Shah falls silent after BJP’s defeat, Nadda appears
Amit Shah, who had called on Delhi’s voters to press the voting machine button so hard that the electric shock was felt in Shaheen Bagh, was not seen or heard till Tuesday midnight — after the BJP suffered yet another humiliating election defeat.
Prime Minister Narendra Modi, who too had tried to demonise the protesters of Shaheen Bagh, put out a tweet around 6.30pm: “Congratulations to AAP and Shri @ArvindKejriwal Ji for the victory in the Delhi Assembly Elections. Wishing them the very best in fulfilling the aspirations of the people of Delhi.”
The worst of hate slogans — “desh ke gaddaron ko, goli maaro…” was chanted by none less than a Union minister — could not take the BJP’s tally to a double-digit figure, with the party winning only 8 of the 70 seats.
This comes close on the heels of the defeat in Jharkhand and, before that, the loss of power in Maharashtra. Earlier, the party had lost the Rajasthan, Madhya Pradesh and Chhattisgarh elections.
In Delhi, the BJP could only take solace from the rise in its tally by 5 seats and an over 6 per cent jump in vote share over 2015.
The BJP’s campaign was built around slogans and phrases such as “desh ke gaddaron ko, goli maaro…”, “tukde-tukde gang”, “anti-nationals”, “terrorists” and “speaking the language of Pakistan” and projected the election as a battle between “India and Pakistan”. The party’s ministers and leaders urged voters to teach a lesson to the Shaheen Bagh protesters, who are mostly Muslim women.
To unleash this hate campaign and conquer Delhi, the might of the saffron army of Union ministers, chief ministers, state ministers, some 240 MPs and hundreds of foot soldiers of party workers from across the country was deployed in the small capital state. Ally Nitish Kumar from Bihar was also pressed into service.
This army was led from the front by Shah, who his supporters revere as “Chanakya” and new “Iron Man of India”, fully aided by Prime Minister Modi.
Shah seized the Shaheen Bagh protest as a weapon to polarise voters. He addressed over 30 campaign meetings in the lanes and by-lanes of Delhi and undertook eight road shows, becoming the party’s face of the election and trying to prove that he could single-handedly snatch victory from the jaws of defeat.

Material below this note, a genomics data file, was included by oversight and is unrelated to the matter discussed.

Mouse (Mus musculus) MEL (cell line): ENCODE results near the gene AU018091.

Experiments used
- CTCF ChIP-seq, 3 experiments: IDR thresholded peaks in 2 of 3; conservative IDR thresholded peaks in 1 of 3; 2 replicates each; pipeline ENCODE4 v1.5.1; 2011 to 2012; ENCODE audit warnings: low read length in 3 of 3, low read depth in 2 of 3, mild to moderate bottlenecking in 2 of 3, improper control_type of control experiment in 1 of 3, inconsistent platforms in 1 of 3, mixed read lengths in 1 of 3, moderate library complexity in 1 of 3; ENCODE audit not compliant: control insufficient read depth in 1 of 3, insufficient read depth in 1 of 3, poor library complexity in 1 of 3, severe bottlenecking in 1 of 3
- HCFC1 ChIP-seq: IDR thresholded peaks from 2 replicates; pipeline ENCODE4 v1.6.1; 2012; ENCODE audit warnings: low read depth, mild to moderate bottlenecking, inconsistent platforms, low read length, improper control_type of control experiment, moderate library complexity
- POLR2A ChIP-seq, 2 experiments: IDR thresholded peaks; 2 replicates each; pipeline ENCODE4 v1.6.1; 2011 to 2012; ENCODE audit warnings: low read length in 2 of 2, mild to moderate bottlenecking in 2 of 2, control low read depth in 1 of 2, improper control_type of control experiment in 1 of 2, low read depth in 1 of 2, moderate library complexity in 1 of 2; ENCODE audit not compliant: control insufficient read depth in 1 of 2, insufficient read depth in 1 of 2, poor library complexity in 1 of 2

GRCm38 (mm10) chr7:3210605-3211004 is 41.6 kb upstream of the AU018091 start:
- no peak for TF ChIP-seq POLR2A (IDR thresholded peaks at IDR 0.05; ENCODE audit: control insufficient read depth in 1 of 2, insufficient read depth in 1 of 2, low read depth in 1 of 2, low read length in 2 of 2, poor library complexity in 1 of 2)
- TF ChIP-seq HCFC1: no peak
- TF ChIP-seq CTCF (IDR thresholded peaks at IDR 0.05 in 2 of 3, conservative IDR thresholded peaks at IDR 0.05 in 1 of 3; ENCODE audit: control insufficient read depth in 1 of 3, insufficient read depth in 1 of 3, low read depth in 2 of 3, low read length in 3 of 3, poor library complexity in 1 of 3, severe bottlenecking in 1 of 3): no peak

Shah started by asking the electorate to press the lotus button on the electronic voting machine so hard on polling day that it sends a current to Shaheen Bagh and forces the protesters to flee. In meeting after meeting, he kept bringing up Shaheen Bagh and asking voters to choose between the “anti-national toli” (group) of “Rahul Baba and Kejriwal” who stand with the anti-CAA protesters and “deshbhakt” (patriot) Modi and the BJP.
Following in his path, ministers and chief ministers went further with a hate campaign.
Modi addressed only two big rallies, apart from one before the election dates were announced, but he too sought to play on Shaheen Bagh. “Whether at Seelampur or Jamia or Shaheen Bagh, the demonstrations are not a mere coincidence but an experiment,” Modi said, asking people to use the power of their votes to end the “anarchy”.
The results on Tuesday showed that Delhi’s voters rejected the call of the BJP’s two top leaders, sending a shockwave through the party.
Only last year in the Lok Sabh elections, the BJP had won in 65 Assembly segments. Shah’s aggression was part of an effort to hold onto at least a winning chunk of the Lok Sabha electorate.
After a fresh membership drive, the BJP claims to have over 62 lakh members in Delhi. But the party has won just over 35.5 lakh votes.
Seeking to shield Modi and Shah, state BJP chief Manoj Tiwari came out and owned responsibility. Newly elected BJP chief J.P. Nadda said the party “respects the people’s mandate”.
Internally, however, the party appeared in no mood to show any signs of conciliation. “We don’t take this result as a mandate against the CAA. It’s simply victory of Kejriwal’s freebie politics,” one senior BJP leader said. “Our aggression over CAA will continue,” the leader added.
The party leadership also feels the polarisation had worked, though not to the desired extent. “We have managed to sway some 10 lakh voters. Opinion polls were giving us just 26 per cent vote share and we have got over 38 per cent,” another BJP leader said.